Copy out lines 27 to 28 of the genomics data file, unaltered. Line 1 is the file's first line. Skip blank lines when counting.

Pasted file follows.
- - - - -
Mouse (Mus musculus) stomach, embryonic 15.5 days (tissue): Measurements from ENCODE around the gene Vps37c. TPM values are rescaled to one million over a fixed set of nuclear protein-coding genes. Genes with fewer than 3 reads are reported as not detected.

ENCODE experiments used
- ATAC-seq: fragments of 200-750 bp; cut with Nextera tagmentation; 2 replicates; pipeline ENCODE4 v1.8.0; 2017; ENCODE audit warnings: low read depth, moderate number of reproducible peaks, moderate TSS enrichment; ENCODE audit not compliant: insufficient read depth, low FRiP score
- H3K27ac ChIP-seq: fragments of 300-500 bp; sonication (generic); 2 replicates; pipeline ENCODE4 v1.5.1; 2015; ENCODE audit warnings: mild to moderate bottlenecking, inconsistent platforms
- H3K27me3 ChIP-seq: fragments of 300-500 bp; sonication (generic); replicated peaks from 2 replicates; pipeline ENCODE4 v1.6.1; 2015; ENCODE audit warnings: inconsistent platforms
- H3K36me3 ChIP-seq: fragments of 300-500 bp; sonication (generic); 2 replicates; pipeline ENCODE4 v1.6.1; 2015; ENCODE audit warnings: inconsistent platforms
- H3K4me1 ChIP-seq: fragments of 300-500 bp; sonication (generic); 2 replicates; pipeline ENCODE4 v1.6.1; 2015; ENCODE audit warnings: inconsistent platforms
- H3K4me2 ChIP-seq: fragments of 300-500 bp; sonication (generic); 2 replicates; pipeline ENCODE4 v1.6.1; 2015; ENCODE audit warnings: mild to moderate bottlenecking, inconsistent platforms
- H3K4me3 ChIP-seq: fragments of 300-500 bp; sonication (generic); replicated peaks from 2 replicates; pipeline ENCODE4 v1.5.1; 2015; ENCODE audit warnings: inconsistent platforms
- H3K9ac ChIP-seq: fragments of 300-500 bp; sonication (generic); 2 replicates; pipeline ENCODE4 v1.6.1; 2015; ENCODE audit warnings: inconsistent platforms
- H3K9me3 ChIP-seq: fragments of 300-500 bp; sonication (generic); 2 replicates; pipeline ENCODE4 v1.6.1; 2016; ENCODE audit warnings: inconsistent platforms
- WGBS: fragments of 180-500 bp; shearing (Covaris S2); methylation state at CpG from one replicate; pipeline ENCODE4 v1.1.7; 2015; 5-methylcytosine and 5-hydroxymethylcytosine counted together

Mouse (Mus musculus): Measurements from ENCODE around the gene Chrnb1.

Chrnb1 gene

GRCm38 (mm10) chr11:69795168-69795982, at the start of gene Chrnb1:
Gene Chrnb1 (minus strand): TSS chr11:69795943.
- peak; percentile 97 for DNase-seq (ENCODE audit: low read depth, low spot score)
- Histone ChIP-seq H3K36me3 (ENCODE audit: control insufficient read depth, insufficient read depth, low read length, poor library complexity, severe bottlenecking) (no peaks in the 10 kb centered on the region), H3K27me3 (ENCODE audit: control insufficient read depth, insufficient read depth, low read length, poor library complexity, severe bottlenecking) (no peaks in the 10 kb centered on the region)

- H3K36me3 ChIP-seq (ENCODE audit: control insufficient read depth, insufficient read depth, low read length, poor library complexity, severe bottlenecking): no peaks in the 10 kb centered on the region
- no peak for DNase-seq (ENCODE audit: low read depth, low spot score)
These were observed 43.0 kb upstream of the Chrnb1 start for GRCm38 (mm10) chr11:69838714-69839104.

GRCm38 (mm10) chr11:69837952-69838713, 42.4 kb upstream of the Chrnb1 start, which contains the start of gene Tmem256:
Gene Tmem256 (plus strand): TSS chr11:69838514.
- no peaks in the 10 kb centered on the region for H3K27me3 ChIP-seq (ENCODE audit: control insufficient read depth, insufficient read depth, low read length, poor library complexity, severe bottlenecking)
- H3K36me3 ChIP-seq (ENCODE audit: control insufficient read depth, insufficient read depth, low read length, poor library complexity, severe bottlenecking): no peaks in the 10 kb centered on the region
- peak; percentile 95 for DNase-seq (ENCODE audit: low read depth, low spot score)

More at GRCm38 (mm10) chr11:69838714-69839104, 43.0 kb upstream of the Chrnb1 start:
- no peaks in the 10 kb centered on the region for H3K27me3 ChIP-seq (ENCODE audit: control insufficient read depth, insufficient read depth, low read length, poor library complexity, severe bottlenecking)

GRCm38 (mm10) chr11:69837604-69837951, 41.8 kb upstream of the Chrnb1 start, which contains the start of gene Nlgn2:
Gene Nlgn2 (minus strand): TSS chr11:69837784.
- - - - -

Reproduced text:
More at GRCm38 (mm10) chr11:69838714-69839104, 43.0 kb upstream of the Chrnb1 start:
- no peaks in the 10 kb centered on the region for H3K27me3 ChIP-seq (ENCODE audit: control insufficient read depth, insufficient read depth, low read length, poor library complexity, severe bottlenecking)